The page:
Drinking made it easy to forget that a me existed. It made it easier to put myself out into a world that I felt unsafe and crazy in. It made it easier to hate myself so when people talked to me like I was an idiot I could easily believe it was true. Years of this built a shell that isn't so easy to slough off even though I really really want to.

It isn't really so much what you say as how you say it. It's letting down the I'm so stupid of it all and just being who you really are. It's knowing that even if the whole world lined up and pointed at you and said "Yeah, right" you can still say to yourself "Yeah. RIGHT."

Saturday, June 13, 2015


Our house is settling. We watched a show about sinkholes and then days later up the street appeared a spray painted note on the road: sinkhole. My youngest sons' door jamb is separating at what to me seems like an alarming rate, or maybe it's just more than any other door jamb separation I've ever witnessed, which to date is only this one. I still am not 100% convinced that we aren't going to wake up in the middle of the night suffocating under the collapsing floorboards even though no one else seems as worried as me.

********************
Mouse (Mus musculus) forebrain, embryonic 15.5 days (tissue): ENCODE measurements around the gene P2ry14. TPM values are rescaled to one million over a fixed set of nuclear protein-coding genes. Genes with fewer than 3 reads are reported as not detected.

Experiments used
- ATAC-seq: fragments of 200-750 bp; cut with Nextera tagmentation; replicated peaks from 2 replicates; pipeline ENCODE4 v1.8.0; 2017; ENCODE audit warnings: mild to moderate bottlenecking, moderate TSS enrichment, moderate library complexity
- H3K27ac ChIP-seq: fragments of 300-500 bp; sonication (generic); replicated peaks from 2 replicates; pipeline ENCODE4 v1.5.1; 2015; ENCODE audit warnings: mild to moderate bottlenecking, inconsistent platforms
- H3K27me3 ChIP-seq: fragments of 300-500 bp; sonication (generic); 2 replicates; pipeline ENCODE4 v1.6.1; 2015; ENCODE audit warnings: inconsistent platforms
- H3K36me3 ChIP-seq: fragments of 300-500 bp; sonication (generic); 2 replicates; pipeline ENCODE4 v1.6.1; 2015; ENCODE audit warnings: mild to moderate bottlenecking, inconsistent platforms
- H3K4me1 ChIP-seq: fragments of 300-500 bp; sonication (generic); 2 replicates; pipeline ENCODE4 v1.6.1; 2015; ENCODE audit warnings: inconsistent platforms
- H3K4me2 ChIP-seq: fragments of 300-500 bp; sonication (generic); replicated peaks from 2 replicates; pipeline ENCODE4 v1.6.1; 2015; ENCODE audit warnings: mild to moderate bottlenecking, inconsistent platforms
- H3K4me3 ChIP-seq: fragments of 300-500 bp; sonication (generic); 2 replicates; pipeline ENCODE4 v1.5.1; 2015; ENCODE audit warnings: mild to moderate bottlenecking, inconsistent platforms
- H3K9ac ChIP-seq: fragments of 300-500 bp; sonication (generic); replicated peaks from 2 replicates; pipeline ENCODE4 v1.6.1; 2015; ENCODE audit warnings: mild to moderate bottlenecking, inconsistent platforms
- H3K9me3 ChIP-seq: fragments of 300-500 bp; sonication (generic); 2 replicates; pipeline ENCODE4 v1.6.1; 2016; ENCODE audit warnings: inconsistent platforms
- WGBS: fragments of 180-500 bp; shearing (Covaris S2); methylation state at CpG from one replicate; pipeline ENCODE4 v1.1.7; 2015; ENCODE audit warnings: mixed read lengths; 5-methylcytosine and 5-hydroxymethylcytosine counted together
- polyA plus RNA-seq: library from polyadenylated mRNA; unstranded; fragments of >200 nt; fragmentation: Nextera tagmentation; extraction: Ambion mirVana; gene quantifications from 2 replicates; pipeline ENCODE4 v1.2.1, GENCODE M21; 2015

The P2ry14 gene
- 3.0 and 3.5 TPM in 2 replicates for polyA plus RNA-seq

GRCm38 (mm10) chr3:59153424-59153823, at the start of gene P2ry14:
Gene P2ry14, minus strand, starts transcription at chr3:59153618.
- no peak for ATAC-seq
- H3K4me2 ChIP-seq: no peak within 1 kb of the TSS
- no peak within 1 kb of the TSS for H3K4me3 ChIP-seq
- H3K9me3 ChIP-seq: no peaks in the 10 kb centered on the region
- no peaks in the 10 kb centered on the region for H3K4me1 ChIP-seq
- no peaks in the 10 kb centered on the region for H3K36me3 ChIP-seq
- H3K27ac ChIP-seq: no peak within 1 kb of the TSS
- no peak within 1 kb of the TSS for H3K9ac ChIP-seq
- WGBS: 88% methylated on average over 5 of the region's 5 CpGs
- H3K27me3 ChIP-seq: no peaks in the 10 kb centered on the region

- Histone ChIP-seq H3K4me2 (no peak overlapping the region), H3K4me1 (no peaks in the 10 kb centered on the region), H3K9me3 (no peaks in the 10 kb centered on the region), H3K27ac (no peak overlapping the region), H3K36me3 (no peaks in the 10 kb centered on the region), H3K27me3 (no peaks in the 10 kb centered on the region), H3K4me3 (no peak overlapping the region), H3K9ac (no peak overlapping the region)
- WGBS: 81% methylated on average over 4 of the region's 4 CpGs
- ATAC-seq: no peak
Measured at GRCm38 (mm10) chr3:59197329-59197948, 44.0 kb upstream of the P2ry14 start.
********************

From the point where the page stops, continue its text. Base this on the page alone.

My life is settling too. I was thinking about the house and it sort of mooshing itself down in the dry earth just by the pressure of its' own weight. Getting steady. Me too, I thought. This is me too. I spent a long time resisting pushing myself into the ground not quite sure of where to stand. It's one of those things like every damn sober thing: you just know when you're there. I picture a bird on a wire- flying in, feet out, catching on, and then shaking out its' wings. Then settled. Settling.

Then I thought of all the settling I did with my life before I got sober. How I settled for being a shadow of the woman I am. How I settled for being a drunk. How I settled for next day hangovers, one night stands, blackouts, forgotten fights. This is my life, I thought. I can't undo it all. I settled for it. Finished, I thought. Done deal.